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A diagnosis of cancer (Read about "Cancer: What It Is") can be devastating for both the patient and his or her family. Family roles may suddenly change. Underlying problems may come to the forefront.
Life can start to feel like an emotional roller coaster. Some of the common emotions, according to the National Cancer Institute (NCI), include:
There may be financial worries as well as emotional ones. In addition, NCI says mental or emotional problems such as anxiety or depression may develop or worsen in patients and family members who are already affected by these disorders. (Read about "Anxiety" "Depressive Illnesses") All of these things can generate a host of conflicting emotions for everyone involved.
NCI says your body may react to the stress and worry of having cancer with physical changes too, including:
Patients may feel alone and misunderstood by friends and relatives. The American Cancer Society says they may be under huge amounts of stress trying to continue working while going through their cancer treatments. (Read about "Job Stress") Or they may be frustrated because of their inability to continue working and providing for their families. They may feel overwhelmed by their responsibilities and physically exhausted at the same time.
ACS says loved ones are affected too. Family members may feel helpless, and even resentful over what's going on. When a child has cancer, parents may fear letting him or her out of sight. An adult cancer patient's young children may not understand all the upheaval around them. Older children may feel guilty because they want to go on with their normal lives. Family members may even feel anger at the patient for getting sick, and then feel angry at themselves for even thinking that way.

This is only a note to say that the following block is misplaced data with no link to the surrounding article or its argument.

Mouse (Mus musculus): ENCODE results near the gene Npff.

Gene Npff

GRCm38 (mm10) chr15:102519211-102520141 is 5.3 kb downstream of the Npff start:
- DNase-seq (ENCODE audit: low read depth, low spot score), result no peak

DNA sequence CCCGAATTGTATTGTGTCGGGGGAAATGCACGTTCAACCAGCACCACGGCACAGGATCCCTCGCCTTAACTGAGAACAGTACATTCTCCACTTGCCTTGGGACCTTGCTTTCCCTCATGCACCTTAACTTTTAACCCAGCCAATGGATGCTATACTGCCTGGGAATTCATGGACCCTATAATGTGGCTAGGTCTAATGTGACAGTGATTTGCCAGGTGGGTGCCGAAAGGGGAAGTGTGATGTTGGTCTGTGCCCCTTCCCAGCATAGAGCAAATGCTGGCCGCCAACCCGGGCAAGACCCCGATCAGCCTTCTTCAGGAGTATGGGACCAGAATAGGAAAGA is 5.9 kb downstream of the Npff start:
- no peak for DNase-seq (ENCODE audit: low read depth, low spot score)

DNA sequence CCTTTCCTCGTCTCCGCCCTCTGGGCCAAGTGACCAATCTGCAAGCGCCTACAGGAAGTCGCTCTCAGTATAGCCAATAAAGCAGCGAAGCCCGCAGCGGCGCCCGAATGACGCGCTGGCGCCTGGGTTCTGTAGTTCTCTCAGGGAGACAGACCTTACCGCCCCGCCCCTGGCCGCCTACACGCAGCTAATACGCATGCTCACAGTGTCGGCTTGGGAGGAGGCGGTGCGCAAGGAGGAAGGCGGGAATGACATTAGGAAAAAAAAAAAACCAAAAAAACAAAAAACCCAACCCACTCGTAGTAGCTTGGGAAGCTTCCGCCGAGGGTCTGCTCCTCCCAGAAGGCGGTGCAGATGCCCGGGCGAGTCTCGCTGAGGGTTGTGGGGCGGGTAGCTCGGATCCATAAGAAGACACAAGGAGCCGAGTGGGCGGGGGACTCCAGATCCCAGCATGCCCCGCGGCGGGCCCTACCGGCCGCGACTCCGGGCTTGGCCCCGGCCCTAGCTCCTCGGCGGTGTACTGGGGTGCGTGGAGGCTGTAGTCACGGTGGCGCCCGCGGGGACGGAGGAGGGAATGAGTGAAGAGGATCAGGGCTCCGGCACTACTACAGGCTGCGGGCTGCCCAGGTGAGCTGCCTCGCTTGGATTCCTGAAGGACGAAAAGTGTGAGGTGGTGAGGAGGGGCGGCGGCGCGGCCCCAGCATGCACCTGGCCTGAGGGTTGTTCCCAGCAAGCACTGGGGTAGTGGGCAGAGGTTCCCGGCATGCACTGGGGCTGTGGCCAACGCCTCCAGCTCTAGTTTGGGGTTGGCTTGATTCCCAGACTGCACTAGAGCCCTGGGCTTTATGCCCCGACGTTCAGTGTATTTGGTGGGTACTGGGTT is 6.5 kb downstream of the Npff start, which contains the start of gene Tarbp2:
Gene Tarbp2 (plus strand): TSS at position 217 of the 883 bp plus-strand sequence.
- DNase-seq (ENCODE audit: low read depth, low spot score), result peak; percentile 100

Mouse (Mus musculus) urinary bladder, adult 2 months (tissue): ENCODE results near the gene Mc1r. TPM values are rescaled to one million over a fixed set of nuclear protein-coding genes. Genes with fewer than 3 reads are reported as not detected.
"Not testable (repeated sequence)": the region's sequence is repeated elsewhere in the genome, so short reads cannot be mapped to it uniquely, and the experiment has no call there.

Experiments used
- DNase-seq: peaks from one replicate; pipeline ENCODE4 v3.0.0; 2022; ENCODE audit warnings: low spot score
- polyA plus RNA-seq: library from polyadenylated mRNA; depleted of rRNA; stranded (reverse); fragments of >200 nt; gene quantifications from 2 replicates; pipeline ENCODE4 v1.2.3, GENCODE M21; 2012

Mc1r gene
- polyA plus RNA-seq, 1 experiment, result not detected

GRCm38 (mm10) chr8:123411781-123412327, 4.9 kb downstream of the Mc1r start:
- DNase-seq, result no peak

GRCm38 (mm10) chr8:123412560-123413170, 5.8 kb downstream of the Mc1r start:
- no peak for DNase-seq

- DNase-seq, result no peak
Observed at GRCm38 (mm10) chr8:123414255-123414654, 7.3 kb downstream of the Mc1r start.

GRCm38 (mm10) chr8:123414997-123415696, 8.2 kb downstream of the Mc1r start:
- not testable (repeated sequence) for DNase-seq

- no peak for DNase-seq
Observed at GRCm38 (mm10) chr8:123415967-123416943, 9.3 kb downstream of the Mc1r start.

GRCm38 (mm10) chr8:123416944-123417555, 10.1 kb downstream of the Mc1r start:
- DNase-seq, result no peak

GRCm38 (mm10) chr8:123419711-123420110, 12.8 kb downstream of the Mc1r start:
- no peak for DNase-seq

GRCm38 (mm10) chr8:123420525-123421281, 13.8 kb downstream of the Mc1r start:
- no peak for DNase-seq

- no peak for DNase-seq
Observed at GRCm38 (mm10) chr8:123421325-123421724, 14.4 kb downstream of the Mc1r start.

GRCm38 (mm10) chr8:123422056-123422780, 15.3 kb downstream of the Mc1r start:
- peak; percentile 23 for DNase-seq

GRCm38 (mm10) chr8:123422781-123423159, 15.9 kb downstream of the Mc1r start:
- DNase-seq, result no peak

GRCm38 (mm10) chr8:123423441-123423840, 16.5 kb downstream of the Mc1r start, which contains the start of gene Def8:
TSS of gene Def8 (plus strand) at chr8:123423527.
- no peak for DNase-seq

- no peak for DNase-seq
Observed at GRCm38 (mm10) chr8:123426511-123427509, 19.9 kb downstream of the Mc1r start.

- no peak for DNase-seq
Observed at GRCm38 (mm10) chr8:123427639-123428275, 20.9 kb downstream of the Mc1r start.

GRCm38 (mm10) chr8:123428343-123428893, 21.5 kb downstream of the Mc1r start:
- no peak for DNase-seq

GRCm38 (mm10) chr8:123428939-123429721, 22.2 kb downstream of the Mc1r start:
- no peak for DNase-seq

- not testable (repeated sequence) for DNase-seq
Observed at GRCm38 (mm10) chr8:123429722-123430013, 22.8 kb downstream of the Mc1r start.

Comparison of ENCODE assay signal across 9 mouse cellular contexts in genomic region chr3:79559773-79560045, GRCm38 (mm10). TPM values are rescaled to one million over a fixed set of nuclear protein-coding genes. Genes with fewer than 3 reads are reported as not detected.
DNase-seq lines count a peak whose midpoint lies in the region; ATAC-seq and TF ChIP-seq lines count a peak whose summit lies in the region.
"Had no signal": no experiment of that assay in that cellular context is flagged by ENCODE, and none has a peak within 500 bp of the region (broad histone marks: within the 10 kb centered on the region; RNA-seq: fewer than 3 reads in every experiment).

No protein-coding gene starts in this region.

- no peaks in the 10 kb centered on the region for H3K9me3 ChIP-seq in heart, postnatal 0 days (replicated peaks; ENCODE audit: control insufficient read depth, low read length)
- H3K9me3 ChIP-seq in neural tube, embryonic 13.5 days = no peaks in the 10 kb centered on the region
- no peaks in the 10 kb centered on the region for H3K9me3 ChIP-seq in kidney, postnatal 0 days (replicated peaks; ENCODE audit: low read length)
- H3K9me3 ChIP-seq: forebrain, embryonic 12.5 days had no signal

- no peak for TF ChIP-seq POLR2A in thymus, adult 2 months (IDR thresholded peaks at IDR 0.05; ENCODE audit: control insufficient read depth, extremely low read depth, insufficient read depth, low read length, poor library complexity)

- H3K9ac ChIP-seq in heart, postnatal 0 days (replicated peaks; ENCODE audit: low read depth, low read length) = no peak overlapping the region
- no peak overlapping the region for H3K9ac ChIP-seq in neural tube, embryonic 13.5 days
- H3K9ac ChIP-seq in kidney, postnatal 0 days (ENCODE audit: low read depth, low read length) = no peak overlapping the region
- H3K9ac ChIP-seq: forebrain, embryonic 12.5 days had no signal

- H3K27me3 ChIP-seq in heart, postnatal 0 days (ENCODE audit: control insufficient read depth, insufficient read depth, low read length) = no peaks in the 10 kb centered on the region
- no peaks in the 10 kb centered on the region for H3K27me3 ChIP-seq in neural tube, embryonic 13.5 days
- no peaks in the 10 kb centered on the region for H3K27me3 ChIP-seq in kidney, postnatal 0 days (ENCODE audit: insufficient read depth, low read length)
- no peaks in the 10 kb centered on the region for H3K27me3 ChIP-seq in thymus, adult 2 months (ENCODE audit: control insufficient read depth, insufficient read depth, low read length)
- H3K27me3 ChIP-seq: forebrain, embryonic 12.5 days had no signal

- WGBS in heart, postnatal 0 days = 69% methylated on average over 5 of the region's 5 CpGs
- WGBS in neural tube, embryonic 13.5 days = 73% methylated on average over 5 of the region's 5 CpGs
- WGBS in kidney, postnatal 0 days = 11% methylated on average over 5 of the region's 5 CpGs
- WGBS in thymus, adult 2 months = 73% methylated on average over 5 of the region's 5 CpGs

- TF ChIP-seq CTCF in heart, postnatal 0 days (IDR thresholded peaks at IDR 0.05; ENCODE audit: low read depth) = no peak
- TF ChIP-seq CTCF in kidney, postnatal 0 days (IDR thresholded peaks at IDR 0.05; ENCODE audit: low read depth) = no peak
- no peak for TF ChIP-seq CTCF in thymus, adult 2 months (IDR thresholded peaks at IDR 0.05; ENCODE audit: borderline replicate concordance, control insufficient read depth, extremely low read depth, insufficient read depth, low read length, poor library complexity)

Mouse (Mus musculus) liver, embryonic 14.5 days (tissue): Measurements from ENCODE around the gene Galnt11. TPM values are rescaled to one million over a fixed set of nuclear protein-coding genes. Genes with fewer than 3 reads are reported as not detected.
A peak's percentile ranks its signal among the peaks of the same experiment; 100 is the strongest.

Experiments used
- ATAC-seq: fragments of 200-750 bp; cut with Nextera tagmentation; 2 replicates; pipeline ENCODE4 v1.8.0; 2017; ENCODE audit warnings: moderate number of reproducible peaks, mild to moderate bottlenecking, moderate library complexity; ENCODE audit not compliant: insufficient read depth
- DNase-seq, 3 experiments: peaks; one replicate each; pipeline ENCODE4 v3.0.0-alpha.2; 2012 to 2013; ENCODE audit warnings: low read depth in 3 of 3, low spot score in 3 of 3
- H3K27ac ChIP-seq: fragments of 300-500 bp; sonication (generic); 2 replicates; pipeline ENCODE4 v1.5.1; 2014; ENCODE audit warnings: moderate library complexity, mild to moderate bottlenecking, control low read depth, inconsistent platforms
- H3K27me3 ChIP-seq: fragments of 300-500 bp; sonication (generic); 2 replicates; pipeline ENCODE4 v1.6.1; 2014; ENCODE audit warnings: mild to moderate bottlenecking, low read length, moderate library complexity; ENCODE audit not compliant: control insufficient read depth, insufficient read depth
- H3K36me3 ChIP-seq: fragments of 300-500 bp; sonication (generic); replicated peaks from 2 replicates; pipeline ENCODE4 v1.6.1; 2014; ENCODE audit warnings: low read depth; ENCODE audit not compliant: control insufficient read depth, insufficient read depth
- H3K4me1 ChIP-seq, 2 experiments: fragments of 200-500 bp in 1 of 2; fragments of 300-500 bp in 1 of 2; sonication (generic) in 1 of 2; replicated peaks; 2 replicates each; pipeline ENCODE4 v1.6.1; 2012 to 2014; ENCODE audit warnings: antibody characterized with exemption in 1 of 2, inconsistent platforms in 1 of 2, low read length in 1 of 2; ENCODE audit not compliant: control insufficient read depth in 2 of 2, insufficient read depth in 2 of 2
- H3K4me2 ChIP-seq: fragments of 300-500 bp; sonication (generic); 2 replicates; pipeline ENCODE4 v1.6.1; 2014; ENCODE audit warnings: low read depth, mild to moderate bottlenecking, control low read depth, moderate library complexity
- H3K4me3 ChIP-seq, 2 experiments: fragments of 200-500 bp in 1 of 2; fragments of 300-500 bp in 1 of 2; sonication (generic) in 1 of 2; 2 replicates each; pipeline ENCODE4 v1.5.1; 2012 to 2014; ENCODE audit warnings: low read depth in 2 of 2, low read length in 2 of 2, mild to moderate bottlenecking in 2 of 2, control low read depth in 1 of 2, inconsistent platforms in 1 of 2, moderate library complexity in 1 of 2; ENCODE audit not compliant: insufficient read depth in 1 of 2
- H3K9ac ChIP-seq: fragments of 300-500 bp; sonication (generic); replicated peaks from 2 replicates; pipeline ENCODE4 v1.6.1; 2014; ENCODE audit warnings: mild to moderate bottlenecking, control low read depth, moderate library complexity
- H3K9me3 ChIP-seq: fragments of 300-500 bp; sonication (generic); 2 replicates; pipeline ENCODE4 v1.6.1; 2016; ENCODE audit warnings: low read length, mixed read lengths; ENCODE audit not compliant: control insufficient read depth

Many experts feel it's important for families to discuss their conflicting emotions. Some families may be able to do this themselves. But many may need some kind of outside assistance.
Hospital social workers or therapists can be a great help in this area. They can help patients and their families understand some of the changes they're experiencing. Hospital social workers can also provide referrals to mental health professionals in the community who are trained in this area.
Many county health departments also include psychological services and/or referrals. Community service organizations and local clergy members can offer help in this area too.
In addition, many patients and family members find self-help groups to be a wonderful resource. NCI says support groups have been shown to improve mood, encourage the development of coping skills, improve quality of life and improve immune response. (Read about "The Immune System") These groups can provide a place for patients and their families to interact with others who are dealing with or have dealt with cancer. Many people find that it helps to talk about their emotions with others who can directly relate to their feelings. Self-help groups can also be a source of support for those who don't have a strong network of family or friends.
More Cancer Information:
For a list of individual types of cancer, see Cancer: What It Is
All Concept Communications material is provided for information only and is neither advice nor a substitute for proper medical care. Consult a qualified healthcare professional who understands your particular history for individual concerns.
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